Homelessness Encampments Aren’t a Constitutional Right

Rich Lowry, National Review

There is an obvious public interest in tearing down encampments and keeping them from springing up. They are dens of public health risks, drug abuse, and crime that significantly degrade the quality of life. Workers at City Hall in Los Angeles have been exposed to trash and bodily fluids from nearby encampments, which also were responsible for a rodent infestation. A society that lacks the ability to prevent such blatant and revolting affronts to public order — degrading and dangerous even to their supposed beneficiaries — has lost something important. A society that tells itself that it is literally impermissible to use the law to discourage them has lost its mind.

The ‘Simple’ Homeless Solution

Steven Greenhut, The American Spectator

"Give them homes" is asinine. Yes, there’s a desperate need for nonprofits to build homeless shelters and sanitary temporary encampments, but just “giving” the homeless homes isn’t going to eliminate all the social-service, policing, and other costs. When perhaps half of the homeless won’t take free services, owing largely to their addictions and mental illnesses, this wouldn’t solve the problem by any stretch. I’m not offering my own simple solutions, but I will offer this guarantee: No matter how much money they throw at the problem, California governments will be struggling with this crisis well past my lifetime.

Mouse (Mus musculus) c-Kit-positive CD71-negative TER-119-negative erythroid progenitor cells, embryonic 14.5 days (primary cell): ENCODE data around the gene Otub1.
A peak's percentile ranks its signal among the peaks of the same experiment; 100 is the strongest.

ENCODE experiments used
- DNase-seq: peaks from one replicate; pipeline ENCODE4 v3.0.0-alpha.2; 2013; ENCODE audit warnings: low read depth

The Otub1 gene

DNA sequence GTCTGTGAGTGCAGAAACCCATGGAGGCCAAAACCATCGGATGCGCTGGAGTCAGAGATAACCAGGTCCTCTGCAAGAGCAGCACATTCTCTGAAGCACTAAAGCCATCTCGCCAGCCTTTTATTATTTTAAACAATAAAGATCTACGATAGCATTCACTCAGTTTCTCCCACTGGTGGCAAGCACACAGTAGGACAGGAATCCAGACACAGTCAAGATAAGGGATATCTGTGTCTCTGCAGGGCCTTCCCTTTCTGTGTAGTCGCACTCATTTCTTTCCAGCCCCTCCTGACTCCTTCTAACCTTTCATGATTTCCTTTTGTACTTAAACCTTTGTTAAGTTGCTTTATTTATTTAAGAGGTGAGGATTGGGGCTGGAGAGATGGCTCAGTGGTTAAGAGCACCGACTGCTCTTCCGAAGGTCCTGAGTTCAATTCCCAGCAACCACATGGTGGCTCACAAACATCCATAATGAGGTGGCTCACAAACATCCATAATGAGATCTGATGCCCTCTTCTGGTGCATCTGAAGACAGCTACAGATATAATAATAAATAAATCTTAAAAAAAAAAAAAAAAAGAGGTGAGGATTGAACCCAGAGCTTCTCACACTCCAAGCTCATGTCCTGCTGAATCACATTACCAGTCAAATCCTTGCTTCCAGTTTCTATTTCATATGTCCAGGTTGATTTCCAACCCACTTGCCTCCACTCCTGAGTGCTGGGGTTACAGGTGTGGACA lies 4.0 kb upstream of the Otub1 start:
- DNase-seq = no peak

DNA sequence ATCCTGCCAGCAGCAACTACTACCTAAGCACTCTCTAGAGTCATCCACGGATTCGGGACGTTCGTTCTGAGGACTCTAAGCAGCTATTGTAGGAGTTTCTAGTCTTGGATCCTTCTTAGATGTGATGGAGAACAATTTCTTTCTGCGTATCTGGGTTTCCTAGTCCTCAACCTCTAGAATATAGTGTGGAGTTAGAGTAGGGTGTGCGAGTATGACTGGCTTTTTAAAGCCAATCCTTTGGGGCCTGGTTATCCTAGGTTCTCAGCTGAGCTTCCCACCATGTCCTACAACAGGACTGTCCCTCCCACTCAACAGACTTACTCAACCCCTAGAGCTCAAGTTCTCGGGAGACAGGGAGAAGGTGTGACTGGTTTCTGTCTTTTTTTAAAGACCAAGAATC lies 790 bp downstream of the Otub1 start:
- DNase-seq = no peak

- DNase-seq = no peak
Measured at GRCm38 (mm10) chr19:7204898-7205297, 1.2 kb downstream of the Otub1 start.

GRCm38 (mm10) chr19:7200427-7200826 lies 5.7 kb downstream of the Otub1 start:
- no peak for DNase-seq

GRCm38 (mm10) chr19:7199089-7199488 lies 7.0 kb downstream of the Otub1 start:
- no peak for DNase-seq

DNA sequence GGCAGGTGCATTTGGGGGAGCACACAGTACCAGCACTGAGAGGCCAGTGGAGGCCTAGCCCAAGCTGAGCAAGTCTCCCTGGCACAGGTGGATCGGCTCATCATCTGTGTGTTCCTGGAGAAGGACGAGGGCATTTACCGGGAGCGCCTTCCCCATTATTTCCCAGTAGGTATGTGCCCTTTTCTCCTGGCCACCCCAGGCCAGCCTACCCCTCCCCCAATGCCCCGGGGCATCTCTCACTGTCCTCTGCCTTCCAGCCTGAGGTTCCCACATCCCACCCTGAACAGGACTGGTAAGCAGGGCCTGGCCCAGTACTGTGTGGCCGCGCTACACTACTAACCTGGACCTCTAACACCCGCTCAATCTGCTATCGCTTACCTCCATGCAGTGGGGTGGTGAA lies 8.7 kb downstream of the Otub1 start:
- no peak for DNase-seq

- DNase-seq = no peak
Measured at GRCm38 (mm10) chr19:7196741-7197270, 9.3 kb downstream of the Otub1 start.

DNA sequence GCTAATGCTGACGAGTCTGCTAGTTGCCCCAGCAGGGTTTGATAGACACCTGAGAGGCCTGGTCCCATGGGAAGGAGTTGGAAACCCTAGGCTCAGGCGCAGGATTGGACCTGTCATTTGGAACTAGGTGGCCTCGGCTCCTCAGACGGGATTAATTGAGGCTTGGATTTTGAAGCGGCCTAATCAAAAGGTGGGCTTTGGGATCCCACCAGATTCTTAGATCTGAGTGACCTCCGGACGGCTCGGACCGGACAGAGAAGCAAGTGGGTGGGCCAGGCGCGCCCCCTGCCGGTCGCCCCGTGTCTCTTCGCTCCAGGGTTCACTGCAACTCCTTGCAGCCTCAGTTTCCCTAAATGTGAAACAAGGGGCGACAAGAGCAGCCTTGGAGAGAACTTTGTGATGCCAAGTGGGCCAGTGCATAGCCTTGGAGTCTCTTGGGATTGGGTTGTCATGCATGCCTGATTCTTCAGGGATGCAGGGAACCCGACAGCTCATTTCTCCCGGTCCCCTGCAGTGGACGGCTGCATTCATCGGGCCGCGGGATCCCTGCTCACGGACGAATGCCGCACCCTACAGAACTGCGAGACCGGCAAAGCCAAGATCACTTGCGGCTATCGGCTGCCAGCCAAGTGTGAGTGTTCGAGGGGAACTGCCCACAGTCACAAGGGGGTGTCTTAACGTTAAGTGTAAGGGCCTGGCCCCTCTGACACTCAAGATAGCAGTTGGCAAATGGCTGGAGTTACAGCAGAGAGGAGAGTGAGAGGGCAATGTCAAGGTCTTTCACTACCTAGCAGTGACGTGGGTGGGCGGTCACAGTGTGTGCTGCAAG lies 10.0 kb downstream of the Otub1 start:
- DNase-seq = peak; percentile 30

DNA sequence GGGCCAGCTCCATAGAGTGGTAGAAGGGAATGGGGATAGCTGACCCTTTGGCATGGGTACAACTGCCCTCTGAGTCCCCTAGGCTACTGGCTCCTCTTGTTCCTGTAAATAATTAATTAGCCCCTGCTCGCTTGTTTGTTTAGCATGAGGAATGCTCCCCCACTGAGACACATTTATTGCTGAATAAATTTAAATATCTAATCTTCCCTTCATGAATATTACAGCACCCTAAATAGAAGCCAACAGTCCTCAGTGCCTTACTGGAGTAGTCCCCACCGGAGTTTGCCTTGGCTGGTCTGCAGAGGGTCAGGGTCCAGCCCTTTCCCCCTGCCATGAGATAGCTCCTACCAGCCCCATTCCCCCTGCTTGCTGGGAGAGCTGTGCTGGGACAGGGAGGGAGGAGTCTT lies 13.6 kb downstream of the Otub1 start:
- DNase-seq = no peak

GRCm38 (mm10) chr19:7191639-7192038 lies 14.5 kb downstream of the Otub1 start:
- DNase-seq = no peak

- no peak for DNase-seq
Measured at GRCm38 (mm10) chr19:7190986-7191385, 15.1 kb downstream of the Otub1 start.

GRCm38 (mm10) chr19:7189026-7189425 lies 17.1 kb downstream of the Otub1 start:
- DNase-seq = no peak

Why I'm Never Going Back To California

Calfornia's Democrat-controlled government spends its time crafting laws to jail people for using the wrong pronoun while the obscene condition of downtown Los Angeles has become an international disgrace. Mountains of rotting, oozing, stinking trash line skid row alleys while football-sized rats pop their heads out of the debris like they are in a game of Whac-A-Mole.

Liberals Begin to Revolt against ‘Rock Stupid’ Homelessness Policies

John Fund, National Review

Finding the right balance between compassion and personal responsibility in homelessness policy is incredibly difficult. Simply spending money on more apartments for the homeless only attracts more homeless and breeds corruption. Demanding that people get off drugs and alcohol and on to any prescribed medication they have invites howls of outrage and civil-rights lawsuits. That’s why it’s noteworthy that the citizens of liberal Denver finally said “Enough” to liberal plans to broaden the right of homeless people to live on city streets. It’s now time for reformers to realize that the public is yearning for answers and to propose tough-love solutions that address the root cause of the homeless problem, rather than sentimentalize it.